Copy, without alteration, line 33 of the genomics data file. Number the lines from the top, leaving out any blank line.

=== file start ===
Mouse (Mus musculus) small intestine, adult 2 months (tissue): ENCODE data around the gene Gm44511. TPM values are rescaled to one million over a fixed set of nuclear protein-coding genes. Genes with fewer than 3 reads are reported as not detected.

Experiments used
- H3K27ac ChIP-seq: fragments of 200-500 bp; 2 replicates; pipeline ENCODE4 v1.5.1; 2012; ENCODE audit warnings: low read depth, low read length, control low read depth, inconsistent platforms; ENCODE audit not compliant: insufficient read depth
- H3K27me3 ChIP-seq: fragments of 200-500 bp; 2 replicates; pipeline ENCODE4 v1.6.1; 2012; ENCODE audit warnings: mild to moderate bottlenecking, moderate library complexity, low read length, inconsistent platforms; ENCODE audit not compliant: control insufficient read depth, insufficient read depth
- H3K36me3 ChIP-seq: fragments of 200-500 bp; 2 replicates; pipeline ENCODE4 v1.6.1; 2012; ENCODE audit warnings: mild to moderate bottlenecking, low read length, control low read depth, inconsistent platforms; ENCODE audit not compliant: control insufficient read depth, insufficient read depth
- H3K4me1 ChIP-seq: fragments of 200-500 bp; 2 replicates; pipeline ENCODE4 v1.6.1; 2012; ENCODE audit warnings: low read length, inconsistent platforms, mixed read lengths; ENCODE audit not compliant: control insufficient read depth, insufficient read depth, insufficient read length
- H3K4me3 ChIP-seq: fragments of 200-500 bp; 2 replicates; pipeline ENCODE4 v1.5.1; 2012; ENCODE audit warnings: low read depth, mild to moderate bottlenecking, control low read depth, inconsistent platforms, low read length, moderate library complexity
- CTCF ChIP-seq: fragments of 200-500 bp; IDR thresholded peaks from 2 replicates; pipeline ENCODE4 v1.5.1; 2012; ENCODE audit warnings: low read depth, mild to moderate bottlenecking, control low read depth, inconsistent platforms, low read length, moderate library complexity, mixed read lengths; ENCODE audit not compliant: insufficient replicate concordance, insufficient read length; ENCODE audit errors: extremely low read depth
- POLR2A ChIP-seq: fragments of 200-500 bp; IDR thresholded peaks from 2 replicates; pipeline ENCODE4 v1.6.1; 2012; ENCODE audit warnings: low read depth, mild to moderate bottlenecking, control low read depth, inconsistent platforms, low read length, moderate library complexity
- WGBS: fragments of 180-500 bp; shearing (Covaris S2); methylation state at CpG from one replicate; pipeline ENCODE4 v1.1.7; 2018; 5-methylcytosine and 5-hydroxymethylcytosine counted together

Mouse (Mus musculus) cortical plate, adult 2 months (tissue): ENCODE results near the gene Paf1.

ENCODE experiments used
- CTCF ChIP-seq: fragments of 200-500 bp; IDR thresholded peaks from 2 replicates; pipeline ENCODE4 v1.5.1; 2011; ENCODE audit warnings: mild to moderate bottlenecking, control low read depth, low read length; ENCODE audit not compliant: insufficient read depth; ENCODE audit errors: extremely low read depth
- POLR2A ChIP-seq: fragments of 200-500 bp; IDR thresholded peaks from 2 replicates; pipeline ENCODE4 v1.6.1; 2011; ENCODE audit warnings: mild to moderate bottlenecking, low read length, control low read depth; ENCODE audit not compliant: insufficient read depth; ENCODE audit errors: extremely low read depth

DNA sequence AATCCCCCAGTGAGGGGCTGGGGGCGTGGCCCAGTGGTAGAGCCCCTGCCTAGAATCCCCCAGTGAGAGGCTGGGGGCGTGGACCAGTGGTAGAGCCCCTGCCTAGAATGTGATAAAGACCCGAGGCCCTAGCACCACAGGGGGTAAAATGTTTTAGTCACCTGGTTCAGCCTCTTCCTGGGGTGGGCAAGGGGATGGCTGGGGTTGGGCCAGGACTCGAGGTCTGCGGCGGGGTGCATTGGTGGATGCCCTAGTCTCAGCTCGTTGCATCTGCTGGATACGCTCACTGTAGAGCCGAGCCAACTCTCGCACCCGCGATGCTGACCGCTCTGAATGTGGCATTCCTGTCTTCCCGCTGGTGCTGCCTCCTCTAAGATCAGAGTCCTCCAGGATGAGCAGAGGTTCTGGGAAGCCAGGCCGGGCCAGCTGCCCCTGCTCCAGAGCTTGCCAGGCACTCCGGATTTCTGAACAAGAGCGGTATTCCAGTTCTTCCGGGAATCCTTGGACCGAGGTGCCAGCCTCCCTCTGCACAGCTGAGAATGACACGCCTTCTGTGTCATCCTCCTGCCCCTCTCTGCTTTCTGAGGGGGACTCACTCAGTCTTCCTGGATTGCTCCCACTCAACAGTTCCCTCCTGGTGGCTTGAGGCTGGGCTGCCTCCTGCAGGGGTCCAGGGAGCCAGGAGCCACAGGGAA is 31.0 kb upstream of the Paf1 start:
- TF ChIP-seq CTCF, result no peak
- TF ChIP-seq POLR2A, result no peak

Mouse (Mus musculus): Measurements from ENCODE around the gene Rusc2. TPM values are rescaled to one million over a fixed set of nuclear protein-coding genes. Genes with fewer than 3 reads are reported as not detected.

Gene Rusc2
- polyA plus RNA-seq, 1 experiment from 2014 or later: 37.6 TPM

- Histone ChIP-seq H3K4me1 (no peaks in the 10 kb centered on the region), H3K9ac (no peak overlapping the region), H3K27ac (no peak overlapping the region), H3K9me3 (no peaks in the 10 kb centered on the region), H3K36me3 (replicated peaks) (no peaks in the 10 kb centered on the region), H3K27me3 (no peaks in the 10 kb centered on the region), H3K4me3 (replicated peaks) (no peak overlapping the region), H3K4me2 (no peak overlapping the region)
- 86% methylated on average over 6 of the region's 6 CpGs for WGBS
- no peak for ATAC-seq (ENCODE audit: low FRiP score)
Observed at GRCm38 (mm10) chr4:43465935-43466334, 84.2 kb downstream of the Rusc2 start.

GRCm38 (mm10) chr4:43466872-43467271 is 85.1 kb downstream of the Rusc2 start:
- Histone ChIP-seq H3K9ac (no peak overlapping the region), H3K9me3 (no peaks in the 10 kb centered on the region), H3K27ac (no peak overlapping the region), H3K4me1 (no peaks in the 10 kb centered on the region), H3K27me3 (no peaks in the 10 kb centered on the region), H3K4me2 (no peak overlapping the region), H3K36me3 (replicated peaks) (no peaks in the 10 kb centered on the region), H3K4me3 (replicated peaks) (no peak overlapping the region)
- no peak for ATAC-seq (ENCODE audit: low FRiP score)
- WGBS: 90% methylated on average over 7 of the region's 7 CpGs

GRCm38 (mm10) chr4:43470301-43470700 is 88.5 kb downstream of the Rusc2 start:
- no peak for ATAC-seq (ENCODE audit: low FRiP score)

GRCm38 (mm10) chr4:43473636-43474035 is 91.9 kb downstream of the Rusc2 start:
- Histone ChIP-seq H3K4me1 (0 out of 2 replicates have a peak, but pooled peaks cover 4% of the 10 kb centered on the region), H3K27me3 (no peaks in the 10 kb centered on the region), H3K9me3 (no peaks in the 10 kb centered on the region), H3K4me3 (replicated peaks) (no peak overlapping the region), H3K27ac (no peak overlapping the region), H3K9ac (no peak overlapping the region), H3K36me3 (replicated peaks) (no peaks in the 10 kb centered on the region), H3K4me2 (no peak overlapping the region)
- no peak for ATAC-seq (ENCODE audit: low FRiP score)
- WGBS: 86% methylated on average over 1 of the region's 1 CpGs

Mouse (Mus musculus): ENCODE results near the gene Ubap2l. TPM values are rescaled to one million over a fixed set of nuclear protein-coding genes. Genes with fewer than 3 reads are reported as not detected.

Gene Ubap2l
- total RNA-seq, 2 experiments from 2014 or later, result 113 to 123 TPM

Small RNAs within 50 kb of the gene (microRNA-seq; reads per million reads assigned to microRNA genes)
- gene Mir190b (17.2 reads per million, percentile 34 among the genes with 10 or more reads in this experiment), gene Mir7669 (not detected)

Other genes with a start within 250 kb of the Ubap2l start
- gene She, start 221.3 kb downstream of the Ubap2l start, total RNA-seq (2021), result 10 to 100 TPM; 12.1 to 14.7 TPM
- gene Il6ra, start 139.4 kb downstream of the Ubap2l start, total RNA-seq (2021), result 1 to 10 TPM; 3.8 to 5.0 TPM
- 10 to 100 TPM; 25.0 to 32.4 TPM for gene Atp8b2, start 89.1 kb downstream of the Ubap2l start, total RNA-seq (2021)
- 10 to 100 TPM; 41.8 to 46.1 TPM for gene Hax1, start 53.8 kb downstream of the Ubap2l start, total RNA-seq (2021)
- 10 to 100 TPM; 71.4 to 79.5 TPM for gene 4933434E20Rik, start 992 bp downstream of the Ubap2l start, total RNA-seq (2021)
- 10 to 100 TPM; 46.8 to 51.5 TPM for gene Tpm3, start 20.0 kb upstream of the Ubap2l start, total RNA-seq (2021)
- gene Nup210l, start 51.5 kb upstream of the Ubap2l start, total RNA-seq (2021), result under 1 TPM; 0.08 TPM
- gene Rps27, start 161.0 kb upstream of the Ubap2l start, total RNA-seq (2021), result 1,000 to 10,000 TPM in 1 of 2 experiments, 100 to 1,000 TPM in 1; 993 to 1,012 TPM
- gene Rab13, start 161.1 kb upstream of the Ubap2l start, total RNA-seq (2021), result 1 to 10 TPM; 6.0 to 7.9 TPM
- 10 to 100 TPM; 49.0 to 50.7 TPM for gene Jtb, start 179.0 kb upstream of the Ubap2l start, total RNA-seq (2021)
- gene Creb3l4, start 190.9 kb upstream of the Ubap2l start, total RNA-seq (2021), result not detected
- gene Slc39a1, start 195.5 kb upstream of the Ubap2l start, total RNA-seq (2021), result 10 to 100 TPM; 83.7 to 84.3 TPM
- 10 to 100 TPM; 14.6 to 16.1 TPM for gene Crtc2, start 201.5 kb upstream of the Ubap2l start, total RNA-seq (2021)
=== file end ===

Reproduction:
- no peak for ATAC-seq (ENCODE audit: low FRiP score)